Biblical themes might be viewed as a literary influence on Wolff. His approach suggests a literary reading as opposed to an emotional one. The tradition of portraying Biblical themes in the Western visual arts could also account for some of Wolff's interest in the subjects he chose to portray. Although Wolff was raised Catholic there is no evident division between his literary and religious feelings in his art. There is no distinction in style nor is there any clear idealization in his religious work. The question of where his beliefs might fit in his art is not easy to answer. To this question the artist has always remained silent. However, it is certainly significant that about a fifth of his more than 700 unique prints are Biblically inspired.

The dominant source of his Biblical images is the Book of Revelation. Again and again he returns to the images of apocalypse. Wolff's emphasis on Revelation connects to his portrayals of Orpheus and Lazarus, as well as to his portrayal of three separate visions of the resurrected Christ in the prints " Emmaus," and "They Gave Him A Fish To Eat" and his etching series Simon Peter Saith Unto Them, I Go A Fishing. The Book of Revelation is a vision of resurrection for the entire world and it is fitting that Wolff would emphasize it. Although the images often portray apocalyptic chaos, one senses a desire to show the new heaven and earth coming into being. The etching "Babylon The Great Is Fallen, Fallen," through a whirl of carrion birds and collapsing buildings, presents both the destruction and the liberating feeling of that destruction. In the Biblical images Wolff portrays, just as in all of his work, there is no romanticism. There is room only for direct expression in his pursuit of eternal truths.

The Human Figure

An important foundation of Wolff's work is his figure studies, which he has pursued for his entire career. Wolff drew from models on a weekly basis for years with a group surrounding the artist Charles Griffin Farr. These figure studies, which also worked their way into his prints, exhibit the only clearly visible relation in his later work to the Bay Area art movements. And yet it is obvious he was taking in through his figure drawing something that, in his prints, served far different ends: an expressive, symbolic or mythical portrayal of humanity rather than a realistic depiction of the human form.

Many of his portraits in woodcut and etching come directly from models. But as with his Commedia dell' Arte prints, which began from actor models and moved away from realism, his portraits also moved towards a more subjective portrayal. He has portrayed friends and family, as well as artists, writers and historical figures. His selection of historical portraits reveals his preoccupation with literature, but his portraits of contemporaries are primarily artists -- those associated with the Graphic Arts Workshop or with the California Society of Printmakers, a printmaking association of which he was president from 1988 to 1990.

Landscapes and Birds

The use of nature themes -- still lifes, landscapes, trees, and birds -- is integrated by his stylistic approach into the body of his work. Perhaps unexpectedly, one finds even here thematic relations to the rest of Wolff's work, as in his woodcut of an owl that refers back to Athena and the classical tradition. The doves
and ravens appearing in many prints may not be literary references but they certainly resonate with symbolic content. A print from 1994," Peace Elements," represents a stylized bird whose meaning is suggested by the title. In this woodcut several important symbols -- the bird, the hand, the mask -- come together in an iconic totem.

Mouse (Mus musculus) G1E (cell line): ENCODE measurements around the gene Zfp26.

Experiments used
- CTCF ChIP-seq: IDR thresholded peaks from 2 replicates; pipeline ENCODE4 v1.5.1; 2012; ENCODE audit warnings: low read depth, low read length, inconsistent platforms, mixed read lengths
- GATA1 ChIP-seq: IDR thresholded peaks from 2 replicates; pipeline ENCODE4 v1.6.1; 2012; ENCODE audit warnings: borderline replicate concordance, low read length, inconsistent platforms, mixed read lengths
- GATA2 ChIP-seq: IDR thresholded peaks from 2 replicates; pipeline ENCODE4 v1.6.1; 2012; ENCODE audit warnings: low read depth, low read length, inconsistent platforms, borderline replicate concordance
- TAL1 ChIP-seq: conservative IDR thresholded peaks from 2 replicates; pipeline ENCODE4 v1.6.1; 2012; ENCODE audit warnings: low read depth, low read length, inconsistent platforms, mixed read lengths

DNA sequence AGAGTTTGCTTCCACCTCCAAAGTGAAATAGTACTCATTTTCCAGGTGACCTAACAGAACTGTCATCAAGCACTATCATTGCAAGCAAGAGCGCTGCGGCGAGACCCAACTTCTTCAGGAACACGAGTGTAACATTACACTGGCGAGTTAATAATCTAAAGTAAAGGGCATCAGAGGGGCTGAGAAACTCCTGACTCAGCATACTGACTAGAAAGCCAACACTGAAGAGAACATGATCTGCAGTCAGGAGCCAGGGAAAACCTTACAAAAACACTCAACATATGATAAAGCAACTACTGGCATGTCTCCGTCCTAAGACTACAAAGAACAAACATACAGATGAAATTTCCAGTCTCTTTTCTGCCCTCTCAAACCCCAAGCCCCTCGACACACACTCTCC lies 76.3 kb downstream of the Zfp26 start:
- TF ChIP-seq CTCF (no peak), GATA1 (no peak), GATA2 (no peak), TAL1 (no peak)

The landscape was a theme that Wolff began to pursue shortly after beginning printmaking, and here also there are relations to literature. One print which toured American Embassies around the world in the 1960s and 1970s is titled " Long Valley" after a collection of Steinbeck's short stories. This is not to suggest that everything Wolff created was literary but that everything he thought about reverberated with literary overtones.

The Invisible City

All of Wolff's themes are unified through his style. The figure studies are forms that seem rough and at the same time have great sensitivity to stance, weight, expression, and, above all, energy. The woodcut portraits and scenes of nature are similarly heavy, somber and simple, somewhat formalistic and yet they have a contrasting vivacity and sensitivity that gives them surprising warmth. The figures in his prints often break down, from human forms into abstracted or geometric shapes that become masks of imprisonment or masks of theatrical expression or even masks of hope. As the figures lose their individual identity they become potent with meaning.

A woodcut series titled The Invisible City unites several elements of Wolff's style. The subject matter is obscure. The invisible city might refer to the secret relations that exist among creative people everywhere and at all times -- to the leavening power of creative people in the world. But the relation of the human profiles with the overpowering geometry of the prints suggest, like in Wolff's mask prints, the intensity and constraints of external reality. What is left of our world that is human and natural? What are the limits of our psychological freedom? These stark yet beautiful images seem to pose such questions.

During a period of diminished thematic content in the art world, William Wolff exhibited a tenacity in exploring themes that are essential not only to him but also to Western civilization as a whole. That his work is now being honored with a retrospective is a testament to the value of these traditions and to his ability as an artist of intellectual and imaginative power to keep these traditional forms alive and to breathe contemporary life into the enduring themes of this culture.

The information in this essay is based on conversations with the artist over the past four years.

About the author

Art Hazelwood is a printmaker and editor of the journal of the California Society of Printmakers.